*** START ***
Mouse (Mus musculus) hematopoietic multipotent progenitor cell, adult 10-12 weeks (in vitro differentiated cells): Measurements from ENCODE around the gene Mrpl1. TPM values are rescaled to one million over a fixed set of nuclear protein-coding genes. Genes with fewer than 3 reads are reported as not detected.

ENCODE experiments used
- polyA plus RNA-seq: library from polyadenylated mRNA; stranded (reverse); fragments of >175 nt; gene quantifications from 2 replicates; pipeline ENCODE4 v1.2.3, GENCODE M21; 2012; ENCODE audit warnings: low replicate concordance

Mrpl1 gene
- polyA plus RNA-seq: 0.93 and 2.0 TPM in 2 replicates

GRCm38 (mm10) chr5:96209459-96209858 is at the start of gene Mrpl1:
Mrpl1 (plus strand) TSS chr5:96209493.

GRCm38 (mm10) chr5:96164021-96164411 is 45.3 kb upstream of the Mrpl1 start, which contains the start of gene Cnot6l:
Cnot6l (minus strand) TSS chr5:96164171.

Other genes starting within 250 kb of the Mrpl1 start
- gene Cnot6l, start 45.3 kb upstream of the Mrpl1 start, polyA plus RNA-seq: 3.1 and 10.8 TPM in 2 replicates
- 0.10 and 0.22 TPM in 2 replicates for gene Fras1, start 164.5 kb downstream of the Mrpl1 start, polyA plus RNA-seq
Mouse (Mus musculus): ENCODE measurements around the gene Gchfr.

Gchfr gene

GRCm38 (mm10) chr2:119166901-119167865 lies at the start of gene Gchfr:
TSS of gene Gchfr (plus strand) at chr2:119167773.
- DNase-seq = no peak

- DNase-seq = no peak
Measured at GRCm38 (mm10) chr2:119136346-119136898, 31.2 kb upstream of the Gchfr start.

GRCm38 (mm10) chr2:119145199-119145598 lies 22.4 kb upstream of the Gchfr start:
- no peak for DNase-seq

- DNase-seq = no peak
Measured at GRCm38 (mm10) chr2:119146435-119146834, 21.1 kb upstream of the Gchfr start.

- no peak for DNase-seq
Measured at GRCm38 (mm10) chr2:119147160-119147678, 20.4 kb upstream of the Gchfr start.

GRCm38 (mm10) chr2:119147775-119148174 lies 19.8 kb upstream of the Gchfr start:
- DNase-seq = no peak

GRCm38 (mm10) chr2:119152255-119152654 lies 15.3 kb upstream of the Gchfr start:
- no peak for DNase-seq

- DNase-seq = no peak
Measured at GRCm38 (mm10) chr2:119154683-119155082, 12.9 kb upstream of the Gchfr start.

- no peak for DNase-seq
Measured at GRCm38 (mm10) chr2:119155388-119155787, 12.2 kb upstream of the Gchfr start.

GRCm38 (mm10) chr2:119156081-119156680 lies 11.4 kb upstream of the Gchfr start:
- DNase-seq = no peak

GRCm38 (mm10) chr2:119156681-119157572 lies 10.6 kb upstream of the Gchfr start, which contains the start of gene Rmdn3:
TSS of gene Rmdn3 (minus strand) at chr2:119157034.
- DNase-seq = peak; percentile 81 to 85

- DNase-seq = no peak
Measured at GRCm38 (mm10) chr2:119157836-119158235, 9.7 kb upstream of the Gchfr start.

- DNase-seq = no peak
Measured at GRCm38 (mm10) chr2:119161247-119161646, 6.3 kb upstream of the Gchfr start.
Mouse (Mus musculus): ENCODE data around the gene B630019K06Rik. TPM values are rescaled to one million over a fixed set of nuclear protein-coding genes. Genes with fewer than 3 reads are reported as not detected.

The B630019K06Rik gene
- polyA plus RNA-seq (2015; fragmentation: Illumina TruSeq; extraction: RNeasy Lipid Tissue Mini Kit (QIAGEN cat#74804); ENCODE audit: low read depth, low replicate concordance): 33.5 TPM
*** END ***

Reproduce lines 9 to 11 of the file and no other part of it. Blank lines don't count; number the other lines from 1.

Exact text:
Cnot6l (minus strand) TSS chr5:96164171.

Other genes starting within 250 kb of the Mrpl1 start
- gene Cnot6l, start 45.3 kb upstream of the Mrpl1 start, polyA plus RNA-seq: 3.1 and 10.8 TPM in 2 replicates